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The Webfooted Astronomer - March 2001


Minutes: Astrophotography

By Leslie Irizarry

THE February SAS meeting began with Ken Applegate who has calendars. See him if you'd like one. Judy Schroeder asked members to let her know if your address has changed. The club gets charged for returned mail.

Project ASTRO

George Best introduced the first speaker, Linda Schagler, who talked about Project ASTRO. Linda works in the astronomy department for Woody Sullivan and the center for astrobiology. Project ASTRO began in 1993 through the Astronomical Society of the Pacific, which had a national science foundation grant that pairs astronomers and engineers with grades 3-12 teachers in the schools. The astronomer works with the teacher throughout the school year. The astronomer decides with the teacher which activity will be done at what particular time. Most of them are elementary school teachers, and most of the elementary school teachers are 5th grade teachers. The exercises can be adapted for all grade levels.

To volunteer, fill out an application form and submit it to her. After the first of May, the astronomer is assigned a teacher according to geographical location and astronomer grade preference. The astronomer and teacher meet at a mandatory summer workshop July 13-14 to work together to figure out a realistic schedule. The first school visit is for observation.


The second presentation by Keith Allred, who runs the photography group, covered the topic of basic astrophotography and astro-imaging. Astrophotography is one of the more difficult things that he's done. This presentation is about things that he has learned through experience.

Film, which is involved in astrophotography, and CCD, which is involved in astro-imaging, share everything in common except how the photons are saved. The basic equipment required is a mount that compensates for Earth's rotation, an optical system, and a camera imager that saves the information that the photons provide. Mounts must rotate. This can be accomplished through manual rotation, such as a barn-door mount with a polar alignment scope and a motor for right ascension adjustment, or through mechanical rotation. These include German equatorial mount, fork mounts, Dobsonian mounts, and exotic mounts. Common problems with mounts include rigidity. In fork mounts, the wedge part tends to be weak. The fork can vibrate, which is death to a good astro-image. Other problems include gear and motor problems. Periodic error can cause variability in rotation. Some of the best gears around are the Byers Gears. If it varies by one-half a degree, Byers shuts his factory down. Put your money in a mount.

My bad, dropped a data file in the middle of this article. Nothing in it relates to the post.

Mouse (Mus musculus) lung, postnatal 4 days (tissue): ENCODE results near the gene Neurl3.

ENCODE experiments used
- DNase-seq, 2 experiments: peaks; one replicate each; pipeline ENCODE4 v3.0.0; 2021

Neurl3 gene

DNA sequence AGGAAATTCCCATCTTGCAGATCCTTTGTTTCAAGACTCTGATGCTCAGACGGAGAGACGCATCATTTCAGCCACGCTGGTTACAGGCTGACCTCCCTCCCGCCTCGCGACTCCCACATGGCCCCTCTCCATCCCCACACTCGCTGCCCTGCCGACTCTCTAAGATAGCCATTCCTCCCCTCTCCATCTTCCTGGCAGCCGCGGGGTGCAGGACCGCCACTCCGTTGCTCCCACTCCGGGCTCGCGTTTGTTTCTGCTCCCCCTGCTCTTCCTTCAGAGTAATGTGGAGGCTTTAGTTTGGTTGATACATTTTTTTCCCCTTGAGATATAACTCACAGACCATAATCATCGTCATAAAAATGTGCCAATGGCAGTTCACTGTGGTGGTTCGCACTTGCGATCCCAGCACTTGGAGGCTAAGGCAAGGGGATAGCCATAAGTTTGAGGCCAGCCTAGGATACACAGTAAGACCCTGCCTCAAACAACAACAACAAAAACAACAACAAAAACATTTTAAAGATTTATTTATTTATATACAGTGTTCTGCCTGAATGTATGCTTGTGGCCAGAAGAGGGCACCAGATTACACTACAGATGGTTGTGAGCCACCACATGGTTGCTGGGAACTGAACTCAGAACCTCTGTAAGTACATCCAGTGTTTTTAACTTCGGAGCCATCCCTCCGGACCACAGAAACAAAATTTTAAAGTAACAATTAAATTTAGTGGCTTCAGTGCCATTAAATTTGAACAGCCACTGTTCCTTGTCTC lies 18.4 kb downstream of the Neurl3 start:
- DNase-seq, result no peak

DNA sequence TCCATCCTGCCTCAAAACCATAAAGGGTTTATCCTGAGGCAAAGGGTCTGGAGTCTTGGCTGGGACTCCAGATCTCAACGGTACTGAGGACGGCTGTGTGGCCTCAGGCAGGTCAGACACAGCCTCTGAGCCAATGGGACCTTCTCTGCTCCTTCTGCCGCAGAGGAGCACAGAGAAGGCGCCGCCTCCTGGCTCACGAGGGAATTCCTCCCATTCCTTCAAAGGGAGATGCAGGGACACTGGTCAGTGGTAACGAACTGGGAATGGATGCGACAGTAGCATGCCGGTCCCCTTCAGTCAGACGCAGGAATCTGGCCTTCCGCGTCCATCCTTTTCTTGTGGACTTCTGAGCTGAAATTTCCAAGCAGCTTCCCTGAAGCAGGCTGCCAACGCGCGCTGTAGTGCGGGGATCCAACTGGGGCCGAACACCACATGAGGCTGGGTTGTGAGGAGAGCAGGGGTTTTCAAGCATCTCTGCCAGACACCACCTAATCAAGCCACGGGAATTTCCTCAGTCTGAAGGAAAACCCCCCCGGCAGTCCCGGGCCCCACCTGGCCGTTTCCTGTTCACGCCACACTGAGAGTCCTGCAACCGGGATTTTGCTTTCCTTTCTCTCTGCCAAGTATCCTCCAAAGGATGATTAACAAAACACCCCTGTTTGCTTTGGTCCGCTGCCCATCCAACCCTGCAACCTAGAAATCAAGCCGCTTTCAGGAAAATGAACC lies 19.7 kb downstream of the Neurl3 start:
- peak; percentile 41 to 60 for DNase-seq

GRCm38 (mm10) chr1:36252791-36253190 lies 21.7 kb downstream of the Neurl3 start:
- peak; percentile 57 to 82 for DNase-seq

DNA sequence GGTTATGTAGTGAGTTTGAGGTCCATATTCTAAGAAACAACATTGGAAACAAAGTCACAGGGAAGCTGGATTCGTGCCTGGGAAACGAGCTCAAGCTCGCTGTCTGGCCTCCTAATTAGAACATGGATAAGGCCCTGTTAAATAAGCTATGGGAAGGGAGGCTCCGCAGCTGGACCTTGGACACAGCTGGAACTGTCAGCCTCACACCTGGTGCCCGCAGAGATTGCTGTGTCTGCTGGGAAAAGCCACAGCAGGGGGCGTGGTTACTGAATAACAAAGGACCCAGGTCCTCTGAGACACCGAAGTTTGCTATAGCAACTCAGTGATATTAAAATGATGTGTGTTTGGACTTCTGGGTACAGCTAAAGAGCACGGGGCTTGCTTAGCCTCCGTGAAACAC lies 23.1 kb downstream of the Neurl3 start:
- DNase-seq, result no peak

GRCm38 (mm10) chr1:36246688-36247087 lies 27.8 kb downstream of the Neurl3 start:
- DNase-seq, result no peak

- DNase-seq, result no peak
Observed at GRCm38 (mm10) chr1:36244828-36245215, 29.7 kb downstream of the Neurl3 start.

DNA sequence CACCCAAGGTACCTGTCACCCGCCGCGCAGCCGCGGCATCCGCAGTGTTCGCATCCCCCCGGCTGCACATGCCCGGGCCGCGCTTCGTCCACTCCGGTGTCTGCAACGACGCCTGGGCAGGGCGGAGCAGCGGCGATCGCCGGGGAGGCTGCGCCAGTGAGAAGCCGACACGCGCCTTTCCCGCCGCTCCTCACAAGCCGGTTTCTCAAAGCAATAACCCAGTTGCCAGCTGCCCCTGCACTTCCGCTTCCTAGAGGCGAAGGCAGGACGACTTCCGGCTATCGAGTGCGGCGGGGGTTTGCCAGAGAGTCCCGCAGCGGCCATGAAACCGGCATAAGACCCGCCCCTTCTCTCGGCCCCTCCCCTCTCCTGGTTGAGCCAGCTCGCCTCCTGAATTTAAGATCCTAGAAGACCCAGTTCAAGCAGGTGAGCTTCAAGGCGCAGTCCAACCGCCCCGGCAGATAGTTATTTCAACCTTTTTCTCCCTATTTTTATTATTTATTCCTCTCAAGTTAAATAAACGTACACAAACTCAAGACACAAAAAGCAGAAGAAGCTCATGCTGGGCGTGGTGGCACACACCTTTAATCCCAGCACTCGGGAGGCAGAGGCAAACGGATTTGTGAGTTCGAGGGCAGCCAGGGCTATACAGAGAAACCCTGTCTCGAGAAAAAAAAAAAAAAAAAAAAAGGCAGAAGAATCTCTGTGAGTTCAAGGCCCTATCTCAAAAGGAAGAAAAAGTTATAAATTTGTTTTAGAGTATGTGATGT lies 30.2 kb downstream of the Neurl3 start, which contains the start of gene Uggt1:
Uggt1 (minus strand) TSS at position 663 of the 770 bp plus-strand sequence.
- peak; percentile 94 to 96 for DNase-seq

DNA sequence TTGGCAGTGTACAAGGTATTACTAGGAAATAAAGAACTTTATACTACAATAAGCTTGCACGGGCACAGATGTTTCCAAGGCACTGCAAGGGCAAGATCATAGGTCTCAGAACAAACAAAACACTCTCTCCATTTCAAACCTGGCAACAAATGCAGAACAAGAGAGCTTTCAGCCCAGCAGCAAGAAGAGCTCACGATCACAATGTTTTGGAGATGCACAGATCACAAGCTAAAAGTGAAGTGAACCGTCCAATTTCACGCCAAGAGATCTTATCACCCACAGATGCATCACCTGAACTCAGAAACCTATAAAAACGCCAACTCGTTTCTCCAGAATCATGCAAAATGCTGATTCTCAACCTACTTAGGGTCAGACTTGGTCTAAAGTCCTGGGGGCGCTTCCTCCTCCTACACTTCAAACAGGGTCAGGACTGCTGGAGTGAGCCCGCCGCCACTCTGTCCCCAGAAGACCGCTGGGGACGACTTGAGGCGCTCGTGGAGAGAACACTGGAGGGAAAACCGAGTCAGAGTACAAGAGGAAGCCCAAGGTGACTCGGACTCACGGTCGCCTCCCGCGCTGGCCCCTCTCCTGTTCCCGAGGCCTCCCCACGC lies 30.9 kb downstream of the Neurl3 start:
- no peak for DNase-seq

There are various optical systems: the advantage of refractors are that they don't have a central obstruction and thus no collimation is required. Other optical systems include: camera lens, reflectors, such as Newtonians, Ritchey, and Catadioptric—Schmidt-Cassegrains (SCTs). Common problems include collimation. The stars are blurry and one can't get them into focus. Another problem is Mirror Flop in SCTs. The machining of the housing and tube that it rides on is not as precise as it should be. It is filled with grease. With heat and cold, the grease comes out. So when you're in one part of the sky, you're in focus. In another part of the sky, you're not in focus. So what people are doing to address this problem is that the primary mirror is locked down, and the focusing mechanism is outside the telescope. The draw tube is placed outside the primary mirror.

Coma is a problem due to the mirror being out of alignment, and the focus is in the wrong spot. It puts a halo around the image, and the stars are oblong. Vignetting (the darker area outside the image) is due to the image area being smaller than the film frame. Chromatic Aberration is common in refractors. As the light comes in, different colors have different points of focus. Many of the older refractors have this problem. Some of the newer refractors, such as Takahashi do not.

Cameras should be lightweight, and should not be battery-powered. If the shutter is open between 10 and 30 minutes, you can burn through all the juice. It is better to have a mechanical camera with a mirror lock and replaceable screen.